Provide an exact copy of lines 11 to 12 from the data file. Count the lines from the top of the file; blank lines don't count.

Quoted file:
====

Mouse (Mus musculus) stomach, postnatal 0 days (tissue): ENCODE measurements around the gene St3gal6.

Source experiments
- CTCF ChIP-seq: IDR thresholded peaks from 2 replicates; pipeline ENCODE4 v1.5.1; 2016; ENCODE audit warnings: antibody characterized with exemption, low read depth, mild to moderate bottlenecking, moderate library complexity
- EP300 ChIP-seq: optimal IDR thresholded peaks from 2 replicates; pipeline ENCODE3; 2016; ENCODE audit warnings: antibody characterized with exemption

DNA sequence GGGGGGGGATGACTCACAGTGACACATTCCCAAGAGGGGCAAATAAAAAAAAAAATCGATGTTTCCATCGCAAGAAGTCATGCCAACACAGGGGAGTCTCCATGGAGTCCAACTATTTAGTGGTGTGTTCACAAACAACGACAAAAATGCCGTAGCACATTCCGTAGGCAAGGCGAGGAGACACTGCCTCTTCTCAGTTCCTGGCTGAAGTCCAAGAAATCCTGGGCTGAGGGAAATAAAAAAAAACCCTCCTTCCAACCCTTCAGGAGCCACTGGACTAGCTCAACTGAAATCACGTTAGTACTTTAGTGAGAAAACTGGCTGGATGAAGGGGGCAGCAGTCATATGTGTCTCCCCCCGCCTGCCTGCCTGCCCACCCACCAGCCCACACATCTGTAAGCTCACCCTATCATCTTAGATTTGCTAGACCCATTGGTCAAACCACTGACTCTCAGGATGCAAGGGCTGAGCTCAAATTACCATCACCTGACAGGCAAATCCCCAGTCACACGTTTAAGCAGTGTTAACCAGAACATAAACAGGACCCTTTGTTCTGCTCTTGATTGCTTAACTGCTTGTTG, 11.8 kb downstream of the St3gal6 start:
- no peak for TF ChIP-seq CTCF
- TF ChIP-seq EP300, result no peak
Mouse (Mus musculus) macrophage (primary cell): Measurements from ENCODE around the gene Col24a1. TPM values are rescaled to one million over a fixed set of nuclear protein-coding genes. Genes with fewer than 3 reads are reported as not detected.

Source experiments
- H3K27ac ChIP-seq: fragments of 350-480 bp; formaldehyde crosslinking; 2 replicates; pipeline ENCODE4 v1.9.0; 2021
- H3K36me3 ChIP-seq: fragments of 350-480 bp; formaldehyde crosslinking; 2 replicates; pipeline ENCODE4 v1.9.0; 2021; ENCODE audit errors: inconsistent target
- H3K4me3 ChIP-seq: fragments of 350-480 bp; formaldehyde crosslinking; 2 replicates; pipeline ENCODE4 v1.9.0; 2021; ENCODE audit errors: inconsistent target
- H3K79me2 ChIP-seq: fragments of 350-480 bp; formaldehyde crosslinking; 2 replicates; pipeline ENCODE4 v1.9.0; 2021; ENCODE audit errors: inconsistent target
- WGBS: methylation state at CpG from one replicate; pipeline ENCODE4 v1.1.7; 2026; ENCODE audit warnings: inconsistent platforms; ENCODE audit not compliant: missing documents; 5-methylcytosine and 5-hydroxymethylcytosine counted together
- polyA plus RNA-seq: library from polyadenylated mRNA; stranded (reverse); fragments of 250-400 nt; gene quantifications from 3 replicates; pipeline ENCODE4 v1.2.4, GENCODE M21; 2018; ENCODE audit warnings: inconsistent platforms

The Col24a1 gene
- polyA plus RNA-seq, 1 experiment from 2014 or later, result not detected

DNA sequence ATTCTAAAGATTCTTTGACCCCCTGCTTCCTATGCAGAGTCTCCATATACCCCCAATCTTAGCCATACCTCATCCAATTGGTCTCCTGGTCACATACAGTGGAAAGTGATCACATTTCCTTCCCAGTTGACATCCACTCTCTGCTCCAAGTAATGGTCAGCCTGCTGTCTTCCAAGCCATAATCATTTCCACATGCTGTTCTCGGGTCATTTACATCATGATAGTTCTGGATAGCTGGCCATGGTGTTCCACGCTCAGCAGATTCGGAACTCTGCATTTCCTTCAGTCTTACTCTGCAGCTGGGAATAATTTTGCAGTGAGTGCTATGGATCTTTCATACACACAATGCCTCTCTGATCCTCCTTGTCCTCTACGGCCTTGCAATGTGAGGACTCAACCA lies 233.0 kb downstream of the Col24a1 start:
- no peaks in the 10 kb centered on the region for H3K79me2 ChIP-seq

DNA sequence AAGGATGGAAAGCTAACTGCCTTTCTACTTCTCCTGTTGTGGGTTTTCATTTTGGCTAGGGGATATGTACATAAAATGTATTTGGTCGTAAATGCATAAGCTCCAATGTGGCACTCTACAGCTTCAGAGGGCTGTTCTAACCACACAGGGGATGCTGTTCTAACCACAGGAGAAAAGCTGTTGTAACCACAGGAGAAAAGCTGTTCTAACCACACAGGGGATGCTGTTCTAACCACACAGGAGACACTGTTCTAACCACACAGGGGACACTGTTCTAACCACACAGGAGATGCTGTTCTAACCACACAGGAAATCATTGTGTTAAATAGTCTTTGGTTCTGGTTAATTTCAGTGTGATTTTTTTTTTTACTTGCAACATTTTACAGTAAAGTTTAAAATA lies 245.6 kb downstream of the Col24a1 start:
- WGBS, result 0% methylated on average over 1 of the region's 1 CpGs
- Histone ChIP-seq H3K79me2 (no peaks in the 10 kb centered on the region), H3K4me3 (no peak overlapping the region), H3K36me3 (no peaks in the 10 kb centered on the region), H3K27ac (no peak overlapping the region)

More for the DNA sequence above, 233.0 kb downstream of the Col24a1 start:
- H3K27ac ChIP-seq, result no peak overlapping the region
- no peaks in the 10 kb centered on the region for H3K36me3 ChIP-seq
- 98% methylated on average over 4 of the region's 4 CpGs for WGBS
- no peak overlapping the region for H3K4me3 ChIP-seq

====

- H3K36me3 ChIP-seq: fragments of 350-480 bp; formaldehyde crosslinking; 2 replicates; pipeline ENCODE4 v1.9.0; 2021; ENCODE audit errors: inconsistent target
- H3K4me3 ChIP-seq: fragments of 350-480 bp; formaldehyde crosslinking; 2 replicates; pipeline ENCODE4 v1.9.0; 2021; ENCODE audit errors: inconsistent target